That which roused the strongest feeling was the strike at Homestead, Pa. On June 30 the works of the Carnegie Steel Company were closed because of a disagreement between employers and employees in regard to wages, and non-union men were afterward employed in place of the strikers. A force of Pinkerton men were employed to protect the works and the non-union employees, and on July 5 and 6 these detectives were attacked by the strikers. In the fight which ensued numerous lives were lost, and many on both sides were wounded.

now appealed to the governor of the State, who ordered the national guard -8,500 men to restore order and enforce obedience to the law.

The troops took possession of the works on the 12th and on the 21st several leaders of the outbreak were arrested. The mills were again put in operation under protection of the militia, and at the close of the month the strike virtually collapsed, though not declared at an end until November 20, 1892.*

The miners in the Coeur d'Alene mining region of Idaho also went on strike and a clash occurred there early in July, when several non-union men were killed. The strikers also dynamited the railroad bridges leading into the region so as to prevent troops from reaching the scene of the outbreak. Military rule, however, was established on the 17th and the leading rioters were placed under arrest.

The switchmen of the Erie and Lehigh Valley Railroad at Buffalo went on strike and on August 14 burned several loaded freight trains. The sheriff of Erie county, being unable to cope with the situation, called upon the governor for aid and the entire national guard of the State was ordered to the scene of conflict. But the strike failed because the other railway unions would not order a sympathetic strike. The militia was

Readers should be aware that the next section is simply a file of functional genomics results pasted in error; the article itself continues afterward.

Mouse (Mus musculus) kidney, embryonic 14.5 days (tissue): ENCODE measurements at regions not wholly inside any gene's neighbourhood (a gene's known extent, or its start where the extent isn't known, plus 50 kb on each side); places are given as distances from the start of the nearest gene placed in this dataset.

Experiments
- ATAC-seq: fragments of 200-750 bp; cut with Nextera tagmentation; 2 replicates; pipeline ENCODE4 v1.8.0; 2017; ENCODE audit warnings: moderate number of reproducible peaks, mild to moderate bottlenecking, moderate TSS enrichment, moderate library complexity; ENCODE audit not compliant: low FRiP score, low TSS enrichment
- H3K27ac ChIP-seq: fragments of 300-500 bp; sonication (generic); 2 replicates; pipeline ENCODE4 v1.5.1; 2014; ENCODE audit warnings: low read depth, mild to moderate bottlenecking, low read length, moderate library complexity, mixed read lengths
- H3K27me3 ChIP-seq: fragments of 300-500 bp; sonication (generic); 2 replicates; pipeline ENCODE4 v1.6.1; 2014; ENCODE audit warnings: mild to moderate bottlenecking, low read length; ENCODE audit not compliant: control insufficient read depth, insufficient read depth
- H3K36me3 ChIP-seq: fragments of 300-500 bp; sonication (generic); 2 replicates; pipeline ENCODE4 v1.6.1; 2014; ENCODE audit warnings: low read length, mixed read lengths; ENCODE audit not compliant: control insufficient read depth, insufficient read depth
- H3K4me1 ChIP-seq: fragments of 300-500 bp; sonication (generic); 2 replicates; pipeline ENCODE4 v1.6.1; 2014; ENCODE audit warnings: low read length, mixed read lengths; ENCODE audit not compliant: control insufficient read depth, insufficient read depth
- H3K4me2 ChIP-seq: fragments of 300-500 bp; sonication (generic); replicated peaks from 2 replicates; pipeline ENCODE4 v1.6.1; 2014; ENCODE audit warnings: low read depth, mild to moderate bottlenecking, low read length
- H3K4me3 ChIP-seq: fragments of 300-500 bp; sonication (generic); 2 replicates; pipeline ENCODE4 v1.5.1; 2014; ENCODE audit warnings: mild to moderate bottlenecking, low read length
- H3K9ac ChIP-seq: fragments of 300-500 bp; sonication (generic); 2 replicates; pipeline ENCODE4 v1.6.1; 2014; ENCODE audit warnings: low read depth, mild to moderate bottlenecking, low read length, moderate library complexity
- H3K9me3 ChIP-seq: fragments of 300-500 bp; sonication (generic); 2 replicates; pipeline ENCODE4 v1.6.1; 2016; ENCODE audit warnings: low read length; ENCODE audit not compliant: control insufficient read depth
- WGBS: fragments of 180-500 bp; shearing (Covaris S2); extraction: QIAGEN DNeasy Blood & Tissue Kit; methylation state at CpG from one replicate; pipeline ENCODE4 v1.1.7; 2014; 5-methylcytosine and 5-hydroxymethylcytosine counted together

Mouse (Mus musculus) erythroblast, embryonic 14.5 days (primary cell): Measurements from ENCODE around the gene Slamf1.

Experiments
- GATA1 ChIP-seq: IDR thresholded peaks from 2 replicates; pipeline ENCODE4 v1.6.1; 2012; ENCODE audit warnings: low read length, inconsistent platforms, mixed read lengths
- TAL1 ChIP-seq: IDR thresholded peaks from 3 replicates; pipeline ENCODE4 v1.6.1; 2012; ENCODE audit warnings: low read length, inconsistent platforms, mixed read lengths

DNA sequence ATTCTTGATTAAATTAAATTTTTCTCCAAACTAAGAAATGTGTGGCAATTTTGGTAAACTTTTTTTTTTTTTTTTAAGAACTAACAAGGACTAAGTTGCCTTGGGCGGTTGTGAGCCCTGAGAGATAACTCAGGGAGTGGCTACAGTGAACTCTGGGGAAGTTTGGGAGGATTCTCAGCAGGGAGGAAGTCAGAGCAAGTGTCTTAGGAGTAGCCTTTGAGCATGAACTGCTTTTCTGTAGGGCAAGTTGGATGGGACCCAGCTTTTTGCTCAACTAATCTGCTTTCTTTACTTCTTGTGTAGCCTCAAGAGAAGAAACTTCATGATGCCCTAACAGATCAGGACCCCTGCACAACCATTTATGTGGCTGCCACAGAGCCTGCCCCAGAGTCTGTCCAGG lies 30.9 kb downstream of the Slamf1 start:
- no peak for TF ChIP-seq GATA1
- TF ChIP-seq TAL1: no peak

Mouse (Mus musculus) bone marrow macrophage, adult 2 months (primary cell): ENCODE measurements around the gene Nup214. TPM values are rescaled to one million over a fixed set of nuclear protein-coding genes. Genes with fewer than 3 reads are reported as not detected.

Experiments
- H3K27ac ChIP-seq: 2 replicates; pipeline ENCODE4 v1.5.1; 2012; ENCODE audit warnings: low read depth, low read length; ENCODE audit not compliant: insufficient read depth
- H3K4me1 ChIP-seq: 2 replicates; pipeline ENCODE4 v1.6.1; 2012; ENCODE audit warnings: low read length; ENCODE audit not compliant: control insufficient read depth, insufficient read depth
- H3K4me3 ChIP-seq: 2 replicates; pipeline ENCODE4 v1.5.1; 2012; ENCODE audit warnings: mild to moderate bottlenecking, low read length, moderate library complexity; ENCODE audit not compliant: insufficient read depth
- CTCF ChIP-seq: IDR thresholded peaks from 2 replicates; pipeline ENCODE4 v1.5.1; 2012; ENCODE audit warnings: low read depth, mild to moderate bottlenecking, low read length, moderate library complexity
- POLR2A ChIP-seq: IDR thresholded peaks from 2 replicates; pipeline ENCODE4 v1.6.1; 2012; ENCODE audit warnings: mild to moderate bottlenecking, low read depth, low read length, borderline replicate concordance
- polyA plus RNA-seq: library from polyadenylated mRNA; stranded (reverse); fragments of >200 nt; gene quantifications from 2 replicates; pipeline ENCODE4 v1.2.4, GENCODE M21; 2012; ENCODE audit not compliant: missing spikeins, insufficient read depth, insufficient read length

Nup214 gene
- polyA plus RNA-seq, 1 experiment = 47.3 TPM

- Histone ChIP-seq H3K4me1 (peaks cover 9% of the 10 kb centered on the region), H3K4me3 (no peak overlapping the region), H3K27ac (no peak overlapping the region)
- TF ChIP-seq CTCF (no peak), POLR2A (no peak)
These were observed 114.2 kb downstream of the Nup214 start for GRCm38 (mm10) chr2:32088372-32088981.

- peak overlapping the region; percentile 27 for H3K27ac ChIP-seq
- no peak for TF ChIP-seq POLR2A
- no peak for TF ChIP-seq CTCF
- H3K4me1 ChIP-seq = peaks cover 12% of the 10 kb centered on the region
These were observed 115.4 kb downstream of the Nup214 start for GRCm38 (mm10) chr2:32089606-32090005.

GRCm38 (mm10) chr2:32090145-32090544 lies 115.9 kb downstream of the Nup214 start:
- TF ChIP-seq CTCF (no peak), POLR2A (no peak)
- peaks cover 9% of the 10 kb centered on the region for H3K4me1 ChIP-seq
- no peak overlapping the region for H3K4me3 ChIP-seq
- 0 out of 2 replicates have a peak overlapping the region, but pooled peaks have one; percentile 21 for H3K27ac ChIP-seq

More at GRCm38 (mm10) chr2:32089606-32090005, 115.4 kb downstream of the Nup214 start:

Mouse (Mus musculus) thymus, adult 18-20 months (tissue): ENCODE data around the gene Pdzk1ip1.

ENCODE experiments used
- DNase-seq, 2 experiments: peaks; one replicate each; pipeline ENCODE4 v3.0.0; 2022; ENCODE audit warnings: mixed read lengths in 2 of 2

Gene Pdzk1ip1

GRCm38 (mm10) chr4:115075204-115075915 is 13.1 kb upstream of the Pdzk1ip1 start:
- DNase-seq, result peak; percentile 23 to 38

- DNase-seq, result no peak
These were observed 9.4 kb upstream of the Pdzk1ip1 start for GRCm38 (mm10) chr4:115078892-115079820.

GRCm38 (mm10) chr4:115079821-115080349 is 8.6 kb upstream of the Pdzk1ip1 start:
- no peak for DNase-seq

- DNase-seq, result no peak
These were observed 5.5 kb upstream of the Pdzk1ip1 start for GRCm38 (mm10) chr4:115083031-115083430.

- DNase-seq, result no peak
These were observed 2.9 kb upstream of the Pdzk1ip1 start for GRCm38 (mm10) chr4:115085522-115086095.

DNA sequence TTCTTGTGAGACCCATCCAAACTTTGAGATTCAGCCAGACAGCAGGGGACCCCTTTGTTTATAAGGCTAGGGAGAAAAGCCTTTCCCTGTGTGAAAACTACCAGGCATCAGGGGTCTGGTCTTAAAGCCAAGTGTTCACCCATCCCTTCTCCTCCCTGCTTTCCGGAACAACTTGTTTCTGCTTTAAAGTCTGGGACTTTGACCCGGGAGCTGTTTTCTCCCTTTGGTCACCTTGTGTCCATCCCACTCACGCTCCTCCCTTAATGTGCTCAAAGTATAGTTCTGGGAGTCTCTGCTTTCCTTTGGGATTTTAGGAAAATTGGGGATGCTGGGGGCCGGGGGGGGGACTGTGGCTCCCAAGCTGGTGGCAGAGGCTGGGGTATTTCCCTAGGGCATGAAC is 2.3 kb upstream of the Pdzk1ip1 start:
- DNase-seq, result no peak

* Wright, Industrial Evolution, pp. 309-312;

The city authorities, being powerless, Appleton's Annual Cyclopædia, 1892; also the

* Coman, Industrial History, p. 302 (edition of 1905).

testimony before the Judiciary Committee as to the employment of Pinkerton detectives, House Misc. Doc. No. 335, 52d Congress, 1st session.


then withdrawn and order was restored.

With these events still fresh in mind the presidential elections were held. The candidates were as follows:







Benjamin Harrison, Ind.. Whitelaw Reid, N. Y.
Grover Cleveland, N. Y. . Adlai E. Stevenson, Ill.
John Bidwell, Cal.
J. B. Cranfill, Texas.
James B. Weaver, Iowa.. James G. Field, Va.
Simon Wing, Mass.. Charles H. Matchett, N. Y.

In the Democratic convention there.

had been a fight on the tariff plank, but as finally adopted it declared that the Constitution did not give the Federal government power to impose and collect tariff duties except for revenue purposes. In this platform the trusts were denounced, and the party promised to enact laws, if the candidates were elected, to prevent and control them. The convention also adopted the following money plank:

[ocr errors]

We hold to the use of both gold and silver as the standard money of the country, and to the coinage of both gold and silver without discrimination against either metal or charge for mintage, but the dollar unit of coinage of both metals must be of equal intrinsic and exchangeable value or be adjusted through international agreement, or by such safeguards of legislation as shall ensure the parity of the two metals, and the equal power of every dollar at all times in the markets and in the payments of debts; and we demand that all paper currency shall be kept at par and redeemable in such coin."